When I teach my Kindergarten students about diversity, I begin by giving them language they can use to understand differences and communicate with one another with respect.
Too often, adults avoid talking about skin color and race with young children, particularly white parents and white educators like me. The well-meaning ones who avoid the conversation tell themselves (despite considerable evidence to the contrary) that by not talking about skin color and race, children will simply not notice those differences and be naturally inclusive with one another, communicating “human” to “human.”
A white father, a multiracial son, and a new football tradition.
Being an upstander can be hard, especially if the people you are standing up to happen to be your dearest relatives and when standing up means standing alone.
For fifty-two seasons, Adam loved NFL football. For fifty-two seasons it was more than a game, it was a way of life. Through the Washington Redskins football franchise, he and his family shared and shed tears of joy, pain and agony.
Why many Muslims, including me, will be fasting on 9/11
This year a mysterious confluence of time overlaps the season of Hajj with the 15th anniversary of 9/11.
Hajj is a pilgrimage to Makkah (Mecca), in Saudi Arabia, that Muslims are required to undertake once in their lifetime, if they are able to. Pilgrims leave their worldly affairs behind, don a simple white cloth, and partake in rituals that retrace the footsteps of Abraham. The journey commemorates sacrifice, striving, fellowship to humanity, our connection and eventual return to God.
Racial socialization involves the implicit and explicit ways that families convey their own views about race and racism to their children. At times, these messages are purposely delivered to bring affirming language and pride to one’s racial group and to protect against the child’s inevitable encounters with racism. At other times, these messages are unintentionally delivered after a racialized moment.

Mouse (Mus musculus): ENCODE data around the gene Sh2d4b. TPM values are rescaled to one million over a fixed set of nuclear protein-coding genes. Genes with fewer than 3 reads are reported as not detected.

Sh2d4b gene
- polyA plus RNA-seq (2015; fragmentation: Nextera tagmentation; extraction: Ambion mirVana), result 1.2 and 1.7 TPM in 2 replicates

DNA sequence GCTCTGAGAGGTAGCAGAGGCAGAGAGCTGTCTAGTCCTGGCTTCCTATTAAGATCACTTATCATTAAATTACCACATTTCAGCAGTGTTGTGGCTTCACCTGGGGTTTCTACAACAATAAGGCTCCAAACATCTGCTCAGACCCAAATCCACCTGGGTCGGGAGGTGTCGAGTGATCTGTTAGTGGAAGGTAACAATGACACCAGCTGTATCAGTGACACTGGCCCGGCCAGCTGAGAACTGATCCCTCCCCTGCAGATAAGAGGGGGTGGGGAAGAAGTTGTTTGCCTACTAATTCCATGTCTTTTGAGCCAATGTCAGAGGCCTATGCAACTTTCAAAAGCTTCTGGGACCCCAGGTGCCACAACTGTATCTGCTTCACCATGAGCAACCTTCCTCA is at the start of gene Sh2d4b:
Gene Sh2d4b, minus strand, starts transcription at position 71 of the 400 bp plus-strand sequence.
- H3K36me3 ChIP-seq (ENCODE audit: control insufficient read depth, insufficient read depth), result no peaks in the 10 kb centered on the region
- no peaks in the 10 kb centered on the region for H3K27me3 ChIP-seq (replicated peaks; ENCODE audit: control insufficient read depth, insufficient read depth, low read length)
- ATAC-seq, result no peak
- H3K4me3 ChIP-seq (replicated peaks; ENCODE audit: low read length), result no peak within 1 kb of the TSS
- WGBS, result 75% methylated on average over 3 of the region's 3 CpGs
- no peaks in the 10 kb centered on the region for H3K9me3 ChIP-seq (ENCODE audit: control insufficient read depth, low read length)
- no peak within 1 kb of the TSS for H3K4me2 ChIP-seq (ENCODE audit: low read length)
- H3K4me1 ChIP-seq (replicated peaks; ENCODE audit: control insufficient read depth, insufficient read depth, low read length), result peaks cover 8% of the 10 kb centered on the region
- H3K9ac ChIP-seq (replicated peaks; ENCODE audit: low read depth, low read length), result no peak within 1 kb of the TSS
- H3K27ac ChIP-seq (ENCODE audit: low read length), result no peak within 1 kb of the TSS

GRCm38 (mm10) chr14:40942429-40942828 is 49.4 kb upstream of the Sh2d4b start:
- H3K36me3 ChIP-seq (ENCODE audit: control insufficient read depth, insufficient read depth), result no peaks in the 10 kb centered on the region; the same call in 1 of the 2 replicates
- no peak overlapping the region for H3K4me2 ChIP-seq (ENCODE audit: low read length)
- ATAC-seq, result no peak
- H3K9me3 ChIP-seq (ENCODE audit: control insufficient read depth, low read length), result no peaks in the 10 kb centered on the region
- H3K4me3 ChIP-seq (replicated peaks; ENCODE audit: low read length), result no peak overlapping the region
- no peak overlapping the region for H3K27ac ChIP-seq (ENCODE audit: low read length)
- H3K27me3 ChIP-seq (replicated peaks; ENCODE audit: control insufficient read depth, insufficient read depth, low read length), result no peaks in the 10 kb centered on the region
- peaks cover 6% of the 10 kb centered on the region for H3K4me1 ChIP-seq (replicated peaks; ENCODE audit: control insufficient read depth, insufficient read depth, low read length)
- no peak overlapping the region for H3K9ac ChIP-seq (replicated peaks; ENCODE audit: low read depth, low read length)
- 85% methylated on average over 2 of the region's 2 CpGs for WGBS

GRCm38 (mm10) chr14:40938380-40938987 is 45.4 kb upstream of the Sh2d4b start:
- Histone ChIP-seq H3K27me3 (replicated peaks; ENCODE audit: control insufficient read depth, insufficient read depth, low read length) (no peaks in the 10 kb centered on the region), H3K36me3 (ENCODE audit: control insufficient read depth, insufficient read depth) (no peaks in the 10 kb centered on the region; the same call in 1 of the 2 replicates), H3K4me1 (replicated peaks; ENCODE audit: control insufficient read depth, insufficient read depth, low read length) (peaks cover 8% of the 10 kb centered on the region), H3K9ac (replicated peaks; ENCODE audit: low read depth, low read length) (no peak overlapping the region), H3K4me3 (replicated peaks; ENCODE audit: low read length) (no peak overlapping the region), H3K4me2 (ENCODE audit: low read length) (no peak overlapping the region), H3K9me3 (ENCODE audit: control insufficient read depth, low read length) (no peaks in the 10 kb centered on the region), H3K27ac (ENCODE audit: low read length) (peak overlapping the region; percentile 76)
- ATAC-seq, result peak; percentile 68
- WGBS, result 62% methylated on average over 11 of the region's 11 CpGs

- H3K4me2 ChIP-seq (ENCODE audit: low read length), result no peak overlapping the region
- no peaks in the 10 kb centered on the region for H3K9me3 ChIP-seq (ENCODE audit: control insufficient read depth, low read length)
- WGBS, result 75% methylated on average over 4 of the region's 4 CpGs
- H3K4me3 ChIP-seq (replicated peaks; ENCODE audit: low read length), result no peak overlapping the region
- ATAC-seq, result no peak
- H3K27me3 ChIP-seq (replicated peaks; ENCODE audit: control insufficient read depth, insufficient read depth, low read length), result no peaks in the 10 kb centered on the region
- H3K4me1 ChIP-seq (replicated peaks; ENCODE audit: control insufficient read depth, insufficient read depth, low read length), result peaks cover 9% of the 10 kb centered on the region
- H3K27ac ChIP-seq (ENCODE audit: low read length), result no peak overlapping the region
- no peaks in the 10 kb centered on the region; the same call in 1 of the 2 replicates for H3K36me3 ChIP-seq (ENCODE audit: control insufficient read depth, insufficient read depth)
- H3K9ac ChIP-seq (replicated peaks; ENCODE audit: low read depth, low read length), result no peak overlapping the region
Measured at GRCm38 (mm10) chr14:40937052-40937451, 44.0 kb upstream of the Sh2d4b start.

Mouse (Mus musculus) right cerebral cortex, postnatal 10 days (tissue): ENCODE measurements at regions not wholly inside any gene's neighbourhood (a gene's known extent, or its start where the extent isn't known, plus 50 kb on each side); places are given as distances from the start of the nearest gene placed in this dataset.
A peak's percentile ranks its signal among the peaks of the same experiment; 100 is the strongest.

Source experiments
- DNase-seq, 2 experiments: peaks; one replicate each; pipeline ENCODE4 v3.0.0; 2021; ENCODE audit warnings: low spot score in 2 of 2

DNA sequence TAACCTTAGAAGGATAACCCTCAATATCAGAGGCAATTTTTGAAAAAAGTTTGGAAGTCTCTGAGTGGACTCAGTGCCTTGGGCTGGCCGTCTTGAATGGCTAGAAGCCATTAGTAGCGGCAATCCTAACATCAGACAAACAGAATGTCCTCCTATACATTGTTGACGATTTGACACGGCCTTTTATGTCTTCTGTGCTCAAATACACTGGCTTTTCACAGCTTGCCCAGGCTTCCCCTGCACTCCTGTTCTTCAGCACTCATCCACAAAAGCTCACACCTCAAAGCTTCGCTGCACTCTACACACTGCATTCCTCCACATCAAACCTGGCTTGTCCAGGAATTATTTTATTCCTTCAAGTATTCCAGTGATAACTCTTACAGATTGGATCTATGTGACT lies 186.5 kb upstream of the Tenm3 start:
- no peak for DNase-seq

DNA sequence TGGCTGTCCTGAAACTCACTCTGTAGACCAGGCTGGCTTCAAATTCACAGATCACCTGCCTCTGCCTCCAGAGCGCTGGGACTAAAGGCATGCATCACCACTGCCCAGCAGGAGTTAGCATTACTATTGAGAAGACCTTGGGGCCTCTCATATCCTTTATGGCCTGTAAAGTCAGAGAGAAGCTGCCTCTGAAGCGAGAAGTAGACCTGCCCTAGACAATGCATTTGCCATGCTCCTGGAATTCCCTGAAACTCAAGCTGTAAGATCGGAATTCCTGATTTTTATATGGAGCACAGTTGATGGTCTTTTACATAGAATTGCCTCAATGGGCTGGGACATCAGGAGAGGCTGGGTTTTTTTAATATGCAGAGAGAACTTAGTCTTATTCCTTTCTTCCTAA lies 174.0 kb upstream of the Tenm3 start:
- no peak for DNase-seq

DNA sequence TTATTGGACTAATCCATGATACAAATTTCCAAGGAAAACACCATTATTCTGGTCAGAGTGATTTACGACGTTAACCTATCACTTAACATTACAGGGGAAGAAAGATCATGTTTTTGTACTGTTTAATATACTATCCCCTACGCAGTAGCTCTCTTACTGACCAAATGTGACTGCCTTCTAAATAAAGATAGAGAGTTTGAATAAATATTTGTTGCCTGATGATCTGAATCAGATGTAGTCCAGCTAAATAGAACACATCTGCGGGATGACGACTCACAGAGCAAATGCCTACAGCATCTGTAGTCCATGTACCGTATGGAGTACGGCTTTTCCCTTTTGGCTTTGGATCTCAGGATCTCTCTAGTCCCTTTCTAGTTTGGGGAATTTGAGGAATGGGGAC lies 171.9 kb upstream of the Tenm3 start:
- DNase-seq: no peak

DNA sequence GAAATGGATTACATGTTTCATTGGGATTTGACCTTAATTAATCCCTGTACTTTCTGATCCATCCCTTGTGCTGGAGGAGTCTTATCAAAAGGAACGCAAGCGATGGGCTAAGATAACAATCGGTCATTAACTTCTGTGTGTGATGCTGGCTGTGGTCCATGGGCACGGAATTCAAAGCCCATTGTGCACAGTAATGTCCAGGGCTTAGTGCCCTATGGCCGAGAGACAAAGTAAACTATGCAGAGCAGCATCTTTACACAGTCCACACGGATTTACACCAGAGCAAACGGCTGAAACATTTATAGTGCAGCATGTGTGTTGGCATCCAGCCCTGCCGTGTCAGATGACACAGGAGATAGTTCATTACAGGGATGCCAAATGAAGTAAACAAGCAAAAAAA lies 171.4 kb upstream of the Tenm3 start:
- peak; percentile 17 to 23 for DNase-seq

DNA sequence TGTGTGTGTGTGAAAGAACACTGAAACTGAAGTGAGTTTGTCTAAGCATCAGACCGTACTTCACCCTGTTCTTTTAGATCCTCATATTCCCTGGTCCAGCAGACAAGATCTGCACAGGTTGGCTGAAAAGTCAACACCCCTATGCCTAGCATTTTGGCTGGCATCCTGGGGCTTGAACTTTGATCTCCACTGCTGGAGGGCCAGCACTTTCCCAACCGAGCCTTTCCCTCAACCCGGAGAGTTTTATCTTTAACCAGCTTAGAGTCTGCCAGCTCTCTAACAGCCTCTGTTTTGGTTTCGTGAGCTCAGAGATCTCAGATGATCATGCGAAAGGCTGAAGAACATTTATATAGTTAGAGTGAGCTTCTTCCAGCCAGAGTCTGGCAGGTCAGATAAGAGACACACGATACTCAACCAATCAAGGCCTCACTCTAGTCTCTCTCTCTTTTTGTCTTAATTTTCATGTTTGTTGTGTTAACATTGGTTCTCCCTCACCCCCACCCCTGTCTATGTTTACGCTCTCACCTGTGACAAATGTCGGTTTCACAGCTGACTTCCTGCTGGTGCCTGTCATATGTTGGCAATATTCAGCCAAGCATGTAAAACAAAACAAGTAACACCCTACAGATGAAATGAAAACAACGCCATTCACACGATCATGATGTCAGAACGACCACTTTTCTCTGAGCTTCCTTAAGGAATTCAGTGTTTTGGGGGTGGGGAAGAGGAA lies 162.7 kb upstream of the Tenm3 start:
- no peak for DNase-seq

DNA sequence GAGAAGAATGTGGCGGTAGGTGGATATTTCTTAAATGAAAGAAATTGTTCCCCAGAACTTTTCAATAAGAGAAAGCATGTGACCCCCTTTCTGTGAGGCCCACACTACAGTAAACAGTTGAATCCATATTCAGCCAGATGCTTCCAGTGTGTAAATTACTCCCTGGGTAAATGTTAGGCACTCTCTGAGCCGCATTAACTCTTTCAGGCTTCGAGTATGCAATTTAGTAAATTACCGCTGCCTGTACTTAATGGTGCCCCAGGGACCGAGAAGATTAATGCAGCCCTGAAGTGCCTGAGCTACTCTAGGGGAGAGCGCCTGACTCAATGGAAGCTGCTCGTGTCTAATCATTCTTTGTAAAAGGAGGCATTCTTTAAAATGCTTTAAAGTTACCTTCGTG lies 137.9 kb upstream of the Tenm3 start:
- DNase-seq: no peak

Racial socialization among African American parents has been found to be a primary way parents assist children in coping with racial bias, instilling racial pride, and contributing to their children’s self-esteem. Can too much preparation be harmful?
I once thought we could get to justice if we could just help poor kids of color get more comfortable with their poverty.
Burnout saved my life.
I didn’t think so at the time. In fact, while it was happening, my burnout as a public middle school English teacher felt like watching a close friend dying a little bit each day while I helplessly looked on.
For ten years, I was a dedicated teacher, spending my time, energy, and money in order to provide the best education I could for my students.
But something was wrong. It wasn’t that I wasn’t working hard enough. It was that I was working in the wrong direction.
Lists, Reviews and Your Recommendations
Here’s the thing about “diverse” children’s books: some of them… not so great. You know, the books about Native Americans that lump them together, idealize them, put everybody in teepees, get the history wrong, and more. Books about Asian Americans in which everyone’s an alike-looking, broken-English-speaking foreigner. And the huge disproportion of books about black and Latino families in which everyone’s poor and life’s a never-ending struggle! Many are good, quite good. But the near single-storying of black and brown people also feeds harmful stereotypes and denies the diversity of our experiences and the fullness of our humanity.
And then there’s this: many parents confirm and kids report that too many “multicultural” offerings are straight-up boring.
All to say: yep, We Need Diverse Books AND we might need help distinguishing the wheat from the chaff in what we already have. Let’s do this!